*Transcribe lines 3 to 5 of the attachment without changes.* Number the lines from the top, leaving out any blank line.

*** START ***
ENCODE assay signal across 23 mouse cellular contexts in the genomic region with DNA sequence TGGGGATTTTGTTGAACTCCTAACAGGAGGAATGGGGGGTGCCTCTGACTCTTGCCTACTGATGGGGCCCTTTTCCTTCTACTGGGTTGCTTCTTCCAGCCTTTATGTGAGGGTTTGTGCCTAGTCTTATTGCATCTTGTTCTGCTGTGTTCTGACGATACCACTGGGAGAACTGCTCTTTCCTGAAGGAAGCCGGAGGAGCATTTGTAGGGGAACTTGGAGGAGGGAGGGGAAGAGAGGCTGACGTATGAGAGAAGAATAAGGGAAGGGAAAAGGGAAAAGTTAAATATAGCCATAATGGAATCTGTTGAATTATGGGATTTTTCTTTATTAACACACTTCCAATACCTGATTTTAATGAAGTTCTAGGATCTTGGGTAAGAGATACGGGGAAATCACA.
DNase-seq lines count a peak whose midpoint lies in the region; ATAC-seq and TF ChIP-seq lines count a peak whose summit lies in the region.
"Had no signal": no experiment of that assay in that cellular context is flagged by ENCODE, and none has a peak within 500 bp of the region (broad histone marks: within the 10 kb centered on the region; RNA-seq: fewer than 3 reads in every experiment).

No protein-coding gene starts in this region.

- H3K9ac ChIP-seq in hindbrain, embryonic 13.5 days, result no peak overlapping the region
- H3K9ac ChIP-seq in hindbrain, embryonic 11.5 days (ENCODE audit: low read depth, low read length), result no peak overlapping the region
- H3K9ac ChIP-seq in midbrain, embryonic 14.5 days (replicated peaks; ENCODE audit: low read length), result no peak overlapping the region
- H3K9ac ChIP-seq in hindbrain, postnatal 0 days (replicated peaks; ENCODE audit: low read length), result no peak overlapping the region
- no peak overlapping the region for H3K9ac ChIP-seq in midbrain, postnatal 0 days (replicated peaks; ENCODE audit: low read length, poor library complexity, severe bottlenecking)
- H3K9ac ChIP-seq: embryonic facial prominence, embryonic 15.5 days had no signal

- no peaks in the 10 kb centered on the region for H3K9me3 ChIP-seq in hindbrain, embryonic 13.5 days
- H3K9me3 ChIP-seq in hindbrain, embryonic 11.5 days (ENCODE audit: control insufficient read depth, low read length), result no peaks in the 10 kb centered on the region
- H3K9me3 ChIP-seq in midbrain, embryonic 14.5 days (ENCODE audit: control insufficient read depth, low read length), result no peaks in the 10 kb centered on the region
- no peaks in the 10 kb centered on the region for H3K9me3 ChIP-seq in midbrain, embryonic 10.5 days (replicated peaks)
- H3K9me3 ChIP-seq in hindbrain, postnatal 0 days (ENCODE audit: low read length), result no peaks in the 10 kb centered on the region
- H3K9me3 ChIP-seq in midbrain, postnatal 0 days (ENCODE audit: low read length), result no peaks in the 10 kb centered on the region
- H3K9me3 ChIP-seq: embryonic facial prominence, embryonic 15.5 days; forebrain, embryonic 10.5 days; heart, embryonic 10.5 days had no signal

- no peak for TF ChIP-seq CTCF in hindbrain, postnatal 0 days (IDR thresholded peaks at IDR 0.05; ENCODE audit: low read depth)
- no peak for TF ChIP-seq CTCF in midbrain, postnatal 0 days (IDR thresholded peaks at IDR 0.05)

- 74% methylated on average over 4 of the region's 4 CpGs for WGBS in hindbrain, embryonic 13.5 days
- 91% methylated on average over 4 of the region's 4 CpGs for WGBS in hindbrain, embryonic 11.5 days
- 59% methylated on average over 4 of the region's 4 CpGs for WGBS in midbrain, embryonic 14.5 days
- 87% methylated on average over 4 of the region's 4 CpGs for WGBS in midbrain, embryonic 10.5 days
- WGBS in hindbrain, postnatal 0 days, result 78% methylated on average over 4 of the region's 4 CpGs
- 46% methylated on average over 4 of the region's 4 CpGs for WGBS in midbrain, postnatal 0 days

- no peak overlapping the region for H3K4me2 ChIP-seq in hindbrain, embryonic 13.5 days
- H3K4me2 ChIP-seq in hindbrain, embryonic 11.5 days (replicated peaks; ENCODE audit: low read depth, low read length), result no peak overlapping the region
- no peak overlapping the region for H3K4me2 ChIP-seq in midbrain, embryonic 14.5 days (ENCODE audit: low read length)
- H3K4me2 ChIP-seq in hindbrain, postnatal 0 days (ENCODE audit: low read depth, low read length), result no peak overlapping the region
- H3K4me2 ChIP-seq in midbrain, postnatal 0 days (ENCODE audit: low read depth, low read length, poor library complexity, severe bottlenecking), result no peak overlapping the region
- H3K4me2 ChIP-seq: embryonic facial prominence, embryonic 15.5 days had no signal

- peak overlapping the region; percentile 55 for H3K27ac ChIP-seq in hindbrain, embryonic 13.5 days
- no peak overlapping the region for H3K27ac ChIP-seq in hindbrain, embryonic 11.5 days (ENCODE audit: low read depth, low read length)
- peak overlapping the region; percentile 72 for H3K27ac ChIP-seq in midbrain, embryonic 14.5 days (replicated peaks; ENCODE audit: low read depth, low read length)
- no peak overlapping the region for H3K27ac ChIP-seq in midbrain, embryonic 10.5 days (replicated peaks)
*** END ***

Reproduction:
"Had no signal": no experiment of that assay in that cellular context is flagged by ENCODE, and none has a peak within 500 bp of the region (broad histone marks: within the 10 kb centered on the region; RNA-seq: fewer than 3 reads in every experiment).

No protein-coding gene starts in this region.

- H3K9ac ChIP-seq in hindbrain, embryonic 13.5 days, result no peak overlapping the region